J. R. posted a note about a review of a recent book by Pierre Baldi:
An included quote:
> Baldi adds a number of intriguing back-of-the-envelope calculations to
> this discussion, including an estimate of how much information is
> contained in a lifetime of experience, or brain inputs: By his estimation,
> the amount is 2.2x10^18 bits (about 2.7x10^17 bytes), which at current rates
> of memory storage advances will be within the memory capacity of a typical
> personal computer in 27 years. Based on this, Baldi then investigates the
> information size of what he calls the external self, a complete genomic
> sequence together with the recording of all inputs and outputs of an
> individuals brain over a lifetime, which he estimates to be still on the
> order of 10^18 bits, within reach of modern computer technology. The
> internal self, the amount of information required to capture the relevant
> structure of your brain that defines your identity, is largerat least 10^27
> bits but might still be within reach of emerging technologies.
People should take these numbers with a *very* large grain of salt
for they *are* back-of-the-envelope calculations.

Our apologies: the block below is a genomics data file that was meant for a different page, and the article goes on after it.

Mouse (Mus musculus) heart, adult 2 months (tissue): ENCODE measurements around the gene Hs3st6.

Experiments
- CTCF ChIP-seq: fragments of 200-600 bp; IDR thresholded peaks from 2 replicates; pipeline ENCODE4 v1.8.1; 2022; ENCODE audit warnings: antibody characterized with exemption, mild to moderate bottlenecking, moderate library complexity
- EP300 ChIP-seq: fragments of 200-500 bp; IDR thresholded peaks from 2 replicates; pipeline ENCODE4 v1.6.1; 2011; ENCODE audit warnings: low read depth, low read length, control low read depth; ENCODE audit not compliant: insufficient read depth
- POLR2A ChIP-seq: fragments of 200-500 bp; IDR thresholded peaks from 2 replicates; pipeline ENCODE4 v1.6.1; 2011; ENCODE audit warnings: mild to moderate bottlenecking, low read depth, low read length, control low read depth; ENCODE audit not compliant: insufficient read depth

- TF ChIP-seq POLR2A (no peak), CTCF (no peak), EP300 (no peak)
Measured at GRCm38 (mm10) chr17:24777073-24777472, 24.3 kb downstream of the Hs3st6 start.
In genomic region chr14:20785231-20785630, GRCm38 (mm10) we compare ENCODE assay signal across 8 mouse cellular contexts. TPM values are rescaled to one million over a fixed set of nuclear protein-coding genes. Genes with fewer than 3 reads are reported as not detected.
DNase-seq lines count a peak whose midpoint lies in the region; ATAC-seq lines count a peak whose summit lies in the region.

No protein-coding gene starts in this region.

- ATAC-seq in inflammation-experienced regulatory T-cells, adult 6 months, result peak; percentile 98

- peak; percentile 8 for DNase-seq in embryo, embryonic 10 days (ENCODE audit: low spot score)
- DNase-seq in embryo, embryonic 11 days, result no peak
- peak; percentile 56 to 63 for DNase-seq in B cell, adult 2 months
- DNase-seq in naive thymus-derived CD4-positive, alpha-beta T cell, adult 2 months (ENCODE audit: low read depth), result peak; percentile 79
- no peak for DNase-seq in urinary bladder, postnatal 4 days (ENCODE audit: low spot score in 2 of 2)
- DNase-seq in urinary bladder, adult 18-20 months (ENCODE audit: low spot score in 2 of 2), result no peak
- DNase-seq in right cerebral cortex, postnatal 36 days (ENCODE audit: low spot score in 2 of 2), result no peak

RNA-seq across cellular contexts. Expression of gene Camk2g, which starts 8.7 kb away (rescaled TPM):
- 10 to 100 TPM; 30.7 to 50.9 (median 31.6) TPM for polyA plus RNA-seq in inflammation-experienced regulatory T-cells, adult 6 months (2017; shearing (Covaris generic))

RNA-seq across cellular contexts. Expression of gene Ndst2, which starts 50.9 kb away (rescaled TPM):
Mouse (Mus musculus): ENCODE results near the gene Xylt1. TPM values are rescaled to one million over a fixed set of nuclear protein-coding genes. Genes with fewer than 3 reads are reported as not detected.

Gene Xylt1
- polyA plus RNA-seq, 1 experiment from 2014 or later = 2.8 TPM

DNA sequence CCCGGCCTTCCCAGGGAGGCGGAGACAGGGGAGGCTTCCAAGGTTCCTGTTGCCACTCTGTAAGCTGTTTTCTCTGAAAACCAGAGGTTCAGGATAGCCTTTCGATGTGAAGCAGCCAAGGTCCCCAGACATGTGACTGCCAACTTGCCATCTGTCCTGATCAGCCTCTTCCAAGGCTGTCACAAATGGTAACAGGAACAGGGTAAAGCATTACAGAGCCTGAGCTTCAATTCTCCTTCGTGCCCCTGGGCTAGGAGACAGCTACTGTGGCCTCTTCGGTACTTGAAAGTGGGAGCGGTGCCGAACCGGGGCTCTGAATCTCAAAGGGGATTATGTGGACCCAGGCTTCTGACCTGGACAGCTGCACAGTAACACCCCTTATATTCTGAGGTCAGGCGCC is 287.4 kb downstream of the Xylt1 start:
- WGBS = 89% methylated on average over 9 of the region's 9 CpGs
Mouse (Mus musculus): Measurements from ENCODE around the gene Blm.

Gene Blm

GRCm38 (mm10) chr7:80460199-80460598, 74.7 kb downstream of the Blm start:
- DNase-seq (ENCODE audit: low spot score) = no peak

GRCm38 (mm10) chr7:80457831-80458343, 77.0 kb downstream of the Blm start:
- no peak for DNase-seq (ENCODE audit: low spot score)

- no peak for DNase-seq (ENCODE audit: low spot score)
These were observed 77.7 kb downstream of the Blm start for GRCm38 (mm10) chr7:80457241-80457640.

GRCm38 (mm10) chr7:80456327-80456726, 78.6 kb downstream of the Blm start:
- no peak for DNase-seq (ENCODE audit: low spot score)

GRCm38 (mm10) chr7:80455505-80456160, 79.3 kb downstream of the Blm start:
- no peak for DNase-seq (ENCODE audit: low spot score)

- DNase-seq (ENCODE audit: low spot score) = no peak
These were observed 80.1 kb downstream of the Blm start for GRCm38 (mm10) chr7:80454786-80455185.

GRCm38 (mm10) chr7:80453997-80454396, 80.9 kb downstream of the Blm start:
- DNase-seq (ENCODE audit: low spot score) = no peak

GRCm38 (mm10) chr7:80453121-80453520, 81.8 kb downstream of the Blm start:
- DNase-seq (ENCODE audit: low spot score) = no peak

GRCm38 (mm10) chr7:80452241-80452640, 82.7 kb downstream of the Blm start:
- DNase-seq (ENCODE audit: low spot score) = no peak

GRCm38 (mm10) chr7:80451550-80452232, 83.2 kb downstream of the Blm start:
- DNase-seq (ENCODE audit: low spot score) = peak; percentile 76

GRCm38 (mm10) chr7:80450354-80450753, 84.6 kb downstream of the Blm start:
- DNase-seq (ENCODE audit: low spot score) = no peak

Based on , human long term memory capacity is no more than of the
order of 10^9 bits (a few hundred megabytes). This is for "recall"
memory, which may be somewhat different from "recognition" memory.
It is very doubtful that humans store a "lifetime" of experience
(e.g. ~10^18 bits). It is highly likely that chunking and compression
occurs. I'm also very doubtful of the 10^27 bits of structural information.
At ~10^10 neurons and 10^4 synapses per neuron that only gets you to 10^14
connections. I'm very doubtful that there is 10^13 bits of "significant"
information per synapse. I'd be interested in what Anders thinks.
 Landauer, T. K., "How Much Do People Remember? Some Estimates of the Quantity
of Learned Information in Long-term Memory", Cognitive Science 10:477-493 (1986).
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